May 27, 2008

Chronic Malnutrition

As I'm starting to plan my next getaway adventure abroad, I'm reminded of my last. David and I wandered Guatemala for a little under one month in January. The more eyes that see these photos, the more people know something I didn't before my trip: Guatemala has the highest rate of childhood malnutrition in the Western Hemisphere, more so than Haiti.
One of our many stops took us way off the gringo path to Eastern Guatemala, an arid, impoverished region. By a stroke of fate after hiking from one town to another, a man drove up to us asking where we were headed and offered to take us by a malnutrition clinic up a winding dirt road. Within minutes of hopping out of his truck and thanking him, I was face to face with Elda, a 2-year-old whose weight and ability betrayed her age. She looked and acted like a 6 month old. An underdeveloped 6 month old, instead of an underdeveloped 2-year-old.
She weighed less than 20 pounds after more than 60 days of being fed almost every hour.

Dejad en paz a los niños y no les estorbeis de venir a Mi. [Matthew 19:13-14]

Unlike most toddlers her age, Elda does not talk. She cannot stand or sit up. She suffers from chronic malnutrition and has lived in the clinic, away from her mother and family, for two months. She is fed formula, vitamins, meals throughout the day.Her legs are missing the pudge and dimples on healthy children her age, but, beyond the obvious external differences, Elda's brain missed the important nutrients and nutrition it needed to develop normally. She is one of many.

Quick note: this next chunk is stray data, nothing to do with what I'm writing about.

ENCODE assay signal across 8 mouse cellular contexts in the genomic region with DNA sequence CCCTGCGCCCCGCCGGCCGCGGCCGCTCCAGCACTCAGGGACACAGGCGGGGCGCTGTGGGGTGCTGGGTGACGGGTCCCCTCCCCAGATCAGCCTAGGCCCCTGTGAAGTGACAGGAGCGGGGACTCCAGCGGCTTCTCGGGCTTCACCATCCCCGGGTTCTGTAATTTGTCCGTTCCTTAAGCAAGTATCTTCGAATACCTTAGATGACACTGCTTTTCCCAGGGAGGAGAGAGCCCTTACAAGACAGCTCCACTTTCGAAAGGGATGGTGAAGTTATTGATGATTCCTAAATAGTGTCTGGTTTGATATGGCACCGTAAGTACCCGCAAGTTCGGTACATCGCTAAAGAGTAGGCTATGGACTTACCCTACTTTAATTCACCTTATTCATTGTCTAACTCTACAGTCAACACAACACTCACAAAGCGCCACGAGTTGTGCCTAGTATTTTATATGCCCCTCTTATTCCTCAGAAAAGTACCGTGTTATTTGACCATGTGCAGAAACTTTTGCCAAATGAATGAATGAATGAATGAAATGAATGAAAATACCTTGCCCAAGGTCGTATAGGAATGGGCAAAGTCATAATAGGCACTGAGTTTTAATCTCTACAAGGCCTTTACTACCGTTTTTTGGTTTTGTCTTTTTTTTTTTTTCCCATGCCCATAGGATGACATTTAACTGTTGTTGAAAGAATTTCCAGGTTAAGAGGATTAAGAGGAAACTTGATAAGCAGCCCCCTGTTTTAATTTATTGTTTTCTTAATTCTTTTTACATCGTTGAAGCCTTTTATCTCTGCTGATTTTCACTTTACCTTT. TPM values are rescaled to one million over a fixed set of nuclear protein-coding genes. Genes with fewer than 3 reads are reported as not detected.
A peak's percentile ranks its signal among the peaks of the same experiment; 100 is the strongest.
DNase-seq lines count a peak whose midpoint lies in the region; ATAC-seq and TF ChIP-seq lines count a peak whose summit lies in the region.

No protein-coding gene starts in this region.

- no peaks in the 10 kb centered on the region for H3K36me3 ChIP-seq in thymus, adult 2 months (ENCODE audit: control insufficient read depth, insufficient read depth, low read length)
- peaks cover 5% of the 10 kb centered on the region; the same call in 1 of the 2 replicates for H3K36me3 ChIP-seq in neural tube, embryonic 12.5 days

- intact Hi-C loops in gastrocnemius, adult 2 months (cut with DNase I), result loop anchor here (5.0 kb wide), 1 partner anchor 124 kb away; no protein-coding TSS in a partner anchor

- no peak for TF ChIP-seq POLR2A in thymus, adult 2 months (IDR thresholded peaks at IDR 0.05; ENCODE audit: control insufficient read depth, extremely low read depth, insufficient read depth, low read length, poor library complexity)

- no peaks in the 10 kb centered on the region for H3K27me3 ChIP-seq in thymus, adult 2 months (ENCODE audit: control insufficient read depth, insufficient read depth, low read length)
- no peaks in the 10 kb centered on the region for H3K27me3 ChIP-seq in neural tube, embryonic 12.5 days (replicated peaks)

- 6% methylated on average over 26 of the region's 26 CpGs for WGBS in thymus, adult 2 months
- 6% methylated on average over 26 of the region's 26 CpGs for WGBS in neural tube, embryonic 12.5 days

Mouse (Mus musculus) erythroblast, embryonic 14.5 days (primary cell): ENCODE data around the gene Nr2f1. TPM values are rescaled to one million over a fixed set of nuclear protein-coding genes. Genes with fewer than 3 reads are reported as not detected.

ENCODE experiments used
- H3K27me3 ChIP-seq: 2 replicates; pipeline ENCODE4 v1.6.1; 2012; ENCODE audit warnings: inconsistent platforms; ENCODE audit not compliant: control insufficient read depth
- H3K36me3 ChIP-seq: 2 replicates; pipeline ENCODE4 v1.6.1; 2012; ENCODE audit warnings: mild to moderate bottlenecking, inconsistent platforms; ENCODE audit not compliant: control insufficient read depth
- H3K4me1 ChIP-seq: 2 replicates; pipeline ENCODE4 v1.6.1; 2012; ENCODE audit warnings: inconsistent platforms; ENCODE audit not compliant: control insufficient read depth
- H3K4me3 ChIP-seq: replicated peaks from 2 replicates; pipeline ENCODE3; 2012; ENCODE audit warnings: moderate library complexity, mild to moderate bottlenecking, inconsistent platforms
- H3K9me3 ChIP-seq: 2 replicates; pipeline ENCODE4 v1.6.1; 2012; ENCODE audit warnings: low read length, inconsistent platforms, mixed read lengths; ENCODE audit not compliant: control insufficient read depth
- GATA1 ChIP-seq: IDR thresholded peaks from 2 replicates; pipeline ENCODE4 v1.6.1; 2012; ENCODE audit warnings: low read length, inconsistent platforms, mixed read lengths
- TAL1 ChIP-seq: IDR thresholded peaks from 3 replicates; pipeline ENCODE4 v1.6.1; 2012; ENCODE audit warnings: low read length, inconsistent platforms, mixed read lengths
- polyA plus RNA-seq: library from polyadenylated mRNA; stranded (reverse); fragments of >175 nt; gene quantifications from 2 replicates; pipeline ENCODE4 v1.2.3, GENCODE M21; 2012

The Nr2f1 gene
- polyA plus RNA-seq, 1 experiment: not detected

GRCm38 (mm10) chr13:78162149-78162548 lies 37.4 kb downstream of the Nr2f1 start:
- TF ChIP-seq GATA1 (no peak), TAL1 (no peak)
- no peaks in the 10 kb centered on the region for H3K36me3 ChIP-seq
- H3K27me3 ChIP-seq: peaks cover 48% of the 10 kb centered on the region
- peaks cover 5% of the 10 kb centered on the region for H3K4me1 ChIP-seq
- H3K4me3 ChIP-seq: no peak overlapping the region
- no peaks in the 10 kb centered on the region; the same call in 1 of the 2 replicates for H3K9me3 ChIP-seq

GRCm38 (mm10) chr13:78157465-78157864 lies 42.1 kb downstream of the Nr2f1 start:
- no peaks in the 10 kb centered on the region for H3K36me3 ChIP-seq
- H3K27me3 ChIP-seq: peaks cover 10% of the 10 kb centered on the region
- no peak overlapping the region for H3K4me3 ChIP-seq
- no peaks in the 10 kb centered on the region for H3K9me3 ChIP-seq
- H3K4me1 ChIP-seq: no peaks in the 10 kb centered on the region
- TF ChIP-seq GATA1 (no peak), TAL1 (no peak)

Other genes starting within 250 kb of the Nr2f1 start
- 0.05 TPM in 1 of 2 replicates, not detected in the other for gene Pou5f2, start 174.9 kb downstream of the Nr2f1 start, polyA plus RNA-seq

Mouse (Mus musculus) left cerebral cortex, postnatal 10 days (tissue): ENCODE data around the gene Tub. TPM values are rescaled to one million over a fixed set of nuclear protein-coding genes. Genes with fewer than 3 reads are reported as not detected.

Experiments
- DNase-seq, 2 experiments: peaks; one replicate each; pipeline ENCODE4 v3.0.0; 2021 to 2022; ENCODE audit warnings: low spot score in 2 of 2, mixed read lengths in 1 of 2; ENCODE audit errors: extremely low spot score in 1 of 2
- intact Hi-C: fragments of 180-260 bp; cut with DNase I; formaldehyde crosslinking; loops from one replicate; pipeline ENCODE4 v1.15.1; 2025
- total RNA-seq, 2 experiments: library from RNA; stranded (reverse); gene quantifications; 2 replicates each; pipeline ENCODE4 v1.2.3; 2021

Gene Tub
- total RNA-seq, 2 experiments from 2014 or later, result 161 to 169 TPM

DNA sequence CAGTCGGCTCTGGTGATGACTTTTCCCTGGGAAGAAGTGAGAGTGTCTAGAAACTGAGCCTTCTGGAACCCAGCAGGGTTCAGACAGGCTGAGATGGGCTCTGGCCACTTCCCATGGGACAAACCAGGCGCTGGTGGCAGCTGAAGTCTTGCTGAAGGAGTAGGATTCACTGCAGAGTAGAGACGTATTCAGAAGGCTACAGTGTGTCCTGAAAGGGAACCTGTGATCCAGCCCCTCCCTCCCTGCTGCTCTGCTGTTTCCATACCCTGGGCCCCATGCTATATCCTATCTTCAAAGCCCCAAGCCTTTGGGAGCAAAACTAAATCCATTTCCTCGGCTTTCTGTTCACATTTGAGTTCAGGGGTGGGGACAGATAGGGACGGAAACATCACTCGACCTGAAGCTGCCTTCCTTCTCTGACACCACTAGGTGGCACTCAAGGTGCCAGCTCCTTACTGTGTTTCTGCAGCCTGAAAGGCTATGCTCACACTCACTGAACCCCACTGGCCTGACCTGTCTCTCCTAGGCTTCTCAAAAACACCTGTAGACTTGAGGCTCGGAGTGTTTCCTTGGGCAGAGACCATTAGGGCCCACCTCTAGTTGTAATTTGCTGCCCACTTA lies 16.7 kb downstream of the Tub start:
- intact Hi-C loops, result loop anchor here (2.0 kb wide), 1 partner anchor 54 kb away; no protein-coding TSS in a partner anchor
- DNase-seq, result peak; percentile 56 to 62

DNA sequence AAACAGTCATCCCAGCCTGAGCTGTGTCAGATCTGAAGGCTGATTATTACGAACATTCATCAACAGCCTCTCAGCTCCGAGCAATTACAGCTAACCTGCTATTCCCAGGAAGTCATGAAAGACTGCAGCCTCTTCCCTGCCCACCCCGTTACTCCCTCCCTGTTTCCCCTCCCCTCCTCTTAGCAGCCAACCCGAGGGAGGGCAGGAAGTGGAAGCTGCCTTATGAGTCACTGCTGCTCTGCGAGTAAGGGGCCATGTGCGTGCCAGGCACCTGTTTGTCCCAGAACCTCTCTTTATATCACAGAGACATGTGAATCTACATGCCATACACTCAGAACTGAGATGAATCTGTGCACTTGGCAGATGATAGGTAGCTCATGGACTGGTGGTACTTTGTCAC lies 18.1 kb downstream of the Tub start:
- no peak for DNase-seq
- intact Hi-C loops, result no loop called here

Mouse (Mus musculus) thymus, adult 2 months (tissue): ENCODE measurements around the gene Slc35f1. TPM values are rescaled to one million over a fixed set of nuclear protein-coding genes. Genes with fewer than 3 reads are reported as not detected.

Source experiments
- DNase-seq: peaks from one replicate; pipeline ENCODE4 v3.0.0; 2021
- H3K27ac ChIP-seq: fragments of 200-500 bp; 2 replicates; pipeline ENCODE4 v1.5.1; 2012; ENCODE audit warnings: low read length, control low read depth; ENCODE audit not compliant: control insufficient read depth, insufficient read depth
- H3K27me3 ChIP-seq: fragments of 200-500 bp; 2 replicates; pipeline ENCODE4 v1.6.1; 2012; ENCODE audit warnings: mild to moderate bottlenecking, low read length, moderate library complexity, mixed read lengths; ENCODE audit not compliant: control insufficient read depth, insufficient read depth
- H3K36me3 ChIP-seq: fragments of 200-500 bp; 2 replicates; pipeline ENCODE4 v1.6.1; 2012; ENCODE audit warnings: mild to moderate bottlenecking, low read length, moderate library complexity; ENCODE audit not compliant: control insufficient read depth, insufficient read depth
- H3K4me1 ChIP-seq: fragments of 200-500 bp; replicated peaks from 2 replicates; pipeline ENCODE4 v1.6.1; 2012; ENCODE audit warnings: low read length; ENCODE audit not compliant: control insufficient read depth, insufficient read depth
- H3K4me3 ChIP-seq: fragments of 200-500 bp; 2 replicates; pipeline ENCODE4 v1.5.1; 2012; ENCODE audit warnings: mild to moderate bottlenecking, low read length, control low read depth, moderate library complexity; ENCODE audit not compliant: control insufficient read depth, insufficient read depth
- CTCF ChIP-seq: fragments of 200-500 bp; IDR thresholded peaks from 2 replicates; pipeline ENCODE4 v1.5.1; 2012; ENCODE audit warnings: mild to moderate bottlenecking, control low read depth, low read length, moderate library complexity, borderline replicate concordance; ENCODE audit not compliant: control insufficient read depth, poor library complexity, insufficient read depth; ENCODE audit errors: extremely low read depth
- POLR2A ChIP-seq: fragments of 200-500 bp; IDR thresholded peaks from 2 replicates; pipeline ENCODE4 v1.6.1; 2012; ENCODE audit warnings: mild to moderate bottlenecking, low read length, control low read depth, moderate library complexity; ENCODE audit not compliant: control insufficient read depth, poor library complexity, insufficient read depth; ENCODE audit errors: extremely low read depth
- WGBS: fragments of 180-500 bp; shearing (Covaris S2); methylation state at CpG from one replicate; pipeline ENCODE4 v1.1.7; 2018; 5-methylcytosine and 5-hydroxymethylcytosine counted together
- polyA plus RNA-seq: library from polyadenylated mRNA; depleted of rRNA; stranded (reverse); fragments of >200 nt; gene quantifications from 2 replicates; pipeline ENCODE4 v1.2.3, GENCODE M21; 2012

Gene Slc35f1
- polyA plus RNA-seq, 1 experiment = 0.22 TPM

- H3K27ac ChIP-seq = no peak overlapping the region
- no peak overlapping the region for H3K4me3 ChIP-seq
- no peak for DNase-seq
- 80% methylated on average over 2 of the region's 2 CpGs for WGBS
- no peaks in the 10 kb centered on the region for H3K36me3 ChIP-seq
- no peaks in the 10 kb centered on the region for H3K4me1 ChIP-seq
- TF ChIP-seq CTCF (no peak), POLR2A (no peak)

According to UNICEF, an estimated 53% of children who die under the age of five in Guatemala die as a result of complications due to malnutrition.Before a child is born, the odds are against her. Her mother never ate the right foods to feed her fetus. Her mother is most likely short (like many of the Mayans in Guatemala) due to suffering from malnourishment, as well. With failed crops and coffee exports, families live off tortillas and beans.
Guatemala has the highest rates of malnourished children in Central and South America.
In fact, it has the highest rate in the Western hemisphere.
It is estimated that more than half of Guatemalan children under five suffer from malnutrition. In 2001, the clinic we visited in rural Jocotán reported 25 starvation deaths.If you're interested in helping this clinic, now is the time as June is the peak of the hungry season, which is year-round. They have more hungry children than bowls to feed them. My contact there is:
Gloria Calderon
Dispensario Bethania
Jocotan, Chiquimula, Guatemala


Greg K said...

These are all so excellent. I keep coming back to look at them again and again. Great work.

Kendrick Brinson said...

thanks greg
elda was a joyous baby to be around